On the other hand, many other Congolese are pessimistic because of the personality of Félix Tshilombo seen as a “Brutus”, (“a monster” who, according to Jacques Matanda, was fabricated by the Belgian criminal neocolonialists who killed Patrice-Emery Lumumba, 2017),[4] that some see as a man connected to “Joseph Kabila” and to the Tutsi networks in the DRC for many reasons (Candide Okeke, 2014), and who has been unable to bury his father for almost one year and a half. Instead, he is enjoying world trips to sell his image as a future presidential candidate. Furthermore, people wonder who is paying for the cost of filing his father’s body in a Brussels morgue for such a long period of time: his family, his party, or Joseph Kabila (who, I heard, gave 30,000 USD to Félix Tshilombo for the repatriation of his father’s body, an amount which was never used for this purpose) or is it somebody else?). This is also another side of the Tshisekedi mystery.


In such conditions, can he become suddenly a responsible, patriotic leader and put an end to the longstanding collusion between his father’s UDPS and the FPR? These are some issues that I intend to explore and thoroughly discuss in this short essay in order to highlight some clouds which continue to hang high over the political landscape of the DRC. In this framework, I further explain some elements of my contribution to the collective book,  Le Degré zéro de la dynamique politique en RDC depuis 1960 , co-edited by Justin Mbaya Kankwenda and François Mukoka Nsenda, Kinshasa Icredes, 2018): chapitre 14 : « La Géopolitique internationale et régionale dans la dynamique politique congolaise depuis 1960.”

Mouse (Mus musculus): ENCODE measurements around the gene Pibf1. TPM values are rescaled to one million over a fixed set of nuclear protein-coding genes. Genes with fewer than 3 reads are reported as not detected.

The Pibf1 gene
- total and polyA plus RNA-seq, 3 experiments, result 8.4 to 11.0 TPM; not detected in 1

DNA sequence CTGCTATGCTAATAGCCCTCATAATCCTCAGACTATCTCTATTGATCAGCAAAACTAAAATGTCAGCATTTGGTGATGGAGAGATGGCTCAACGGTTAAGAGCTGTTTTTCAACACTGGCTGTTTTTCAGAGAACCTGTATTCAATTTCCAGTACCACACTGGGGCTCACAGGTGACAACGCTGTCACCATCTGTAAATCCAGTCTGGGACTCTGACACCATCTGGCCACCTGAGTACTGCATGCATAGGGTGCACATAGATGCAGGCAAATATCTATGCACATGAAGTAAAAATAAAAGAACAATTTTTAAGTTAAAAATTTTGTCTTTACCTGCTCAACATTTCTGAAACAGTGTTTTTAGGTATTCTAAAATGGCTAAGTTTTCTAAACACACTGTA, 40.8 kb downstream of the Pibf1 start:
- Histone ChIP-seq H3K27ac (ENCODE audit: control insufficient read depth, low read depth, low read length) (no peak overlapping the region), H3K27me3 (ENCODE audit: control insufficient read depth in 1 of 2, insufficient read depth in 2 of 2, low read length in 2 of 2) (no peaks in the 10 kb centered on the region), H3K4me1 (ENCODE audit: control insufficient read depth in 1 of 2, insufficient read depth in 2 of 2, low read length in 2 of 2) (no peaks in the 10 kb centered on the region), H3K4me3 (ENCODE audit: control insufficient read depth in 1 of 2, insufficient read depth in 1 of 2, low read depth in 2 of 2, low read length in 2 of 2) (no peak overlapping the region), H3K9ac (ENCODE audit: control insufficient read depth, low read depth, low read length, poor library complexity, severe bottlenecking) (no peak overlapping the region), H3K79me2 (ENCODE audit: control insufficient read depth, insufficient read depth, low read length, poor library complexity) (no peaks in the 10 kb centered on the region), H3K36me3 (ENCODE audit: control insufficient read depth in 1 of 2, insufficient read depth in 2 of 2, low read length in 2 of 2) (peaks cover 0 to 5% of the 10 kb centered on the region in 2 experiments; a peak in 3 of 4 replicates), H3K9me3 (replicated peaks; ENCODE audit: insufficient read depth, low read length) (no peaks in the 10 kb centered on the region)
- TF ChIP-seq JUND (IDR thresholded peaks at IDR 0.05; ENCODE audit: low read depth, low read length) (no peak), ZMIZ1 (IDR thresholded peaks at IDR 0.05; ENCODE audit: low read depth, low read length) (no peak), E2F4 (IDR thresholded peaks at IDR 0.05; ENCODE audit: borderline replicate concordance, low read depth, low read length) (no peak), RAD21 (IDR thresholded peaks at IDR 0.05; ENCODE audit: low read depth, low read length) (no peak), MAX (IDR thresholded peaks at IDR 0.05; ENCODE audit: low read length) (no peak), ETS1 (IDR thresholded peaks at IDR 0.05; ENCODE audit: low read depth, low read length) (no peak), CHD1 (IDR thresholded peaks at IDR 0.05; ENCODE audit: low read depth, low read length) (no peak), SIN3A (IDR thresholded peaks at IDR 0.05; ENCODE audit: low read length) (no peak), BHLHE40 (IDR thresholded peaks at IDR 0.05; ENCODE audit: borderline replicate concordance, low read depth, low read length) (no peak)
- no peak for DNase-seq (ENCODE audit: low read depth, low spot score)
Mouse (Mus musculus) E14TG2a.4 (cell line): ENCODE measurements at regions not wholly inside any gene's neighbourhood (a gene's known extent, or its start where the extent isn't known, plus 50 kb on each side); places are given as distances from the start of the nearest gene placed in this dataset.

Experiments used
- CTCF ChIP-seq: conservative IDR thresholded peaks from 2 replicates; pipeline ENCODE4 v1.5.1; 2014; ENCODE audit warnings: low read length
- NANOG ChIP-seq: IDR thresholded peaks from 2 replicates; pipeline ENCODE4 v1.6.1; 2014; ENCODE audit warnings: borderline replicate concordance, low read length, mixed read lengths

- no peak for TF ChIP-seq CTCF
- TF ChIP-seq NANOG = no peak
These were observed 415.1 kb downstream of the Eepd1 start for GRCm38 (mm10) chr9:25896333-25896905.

Foreseeing the end of the cold war in the 1980s with the advent of President Gorbatchev’s 1985 Perestroïka (Encyclopaedia Universalis, 2018), Washington turned its back to the dictatorship it sponsored by supporting Mobutu’s regime or by tolerating Habyarimana’s regime before. It means that both the UDPS and the RPF had a boost from Washington which intended to use them in its fighting against the regimes of Mobutu in the then Zaire and Habyarimana in Rwanda, two leaders who enjoyed its friendship and whose popularity among the masses was not as bad as western medias and other African medias in service were reporting.


Mobutu, imposed by the CIA in power in September 1960, had been instrumental in waging the war in Angola since its independence in 1975. Indeed, with the US backing, Jonas Savimbi and the UNITA had fought since 1975 the MPLA government (led by Neto, then by Dos Santos). The Americans found in Mobutu a reliable man, or to repeat the words of President Ronald Reagan, « a voice of good sense and good will » and Zaire (the military base of  Kamina in the Shaba/Katanga province) a transit country (James Broom, 1987). In return, Mobutu received political and economic support as well as weapons and money whose magnitude in gains will take time to know because in such kind of operation (« The CIA’s covert supply of weapons »), everything is always opaque.


Raymond W. Copson (2000: 73-75)) well explains the reasons of  the US policy shift in Central Africa during this decade: “ During the Cold War, Central Africa, particularly Zaire, ranked higher on the US agenda  than afterward…President Mobutu Sese Seko (in power for the second time beginning 1965)…had made, in 1967, Zaire a one-party state. In the cold war context, his regime won the ready support of the United States, Belgium and France.- the principal actors in Zaire… With declining Cold War tensions, and moreover, progress toward peace in Angola, the United States had less  need to cooperate  with the Zairian leader than in the past… Pressure on Zaire for reforms increased”.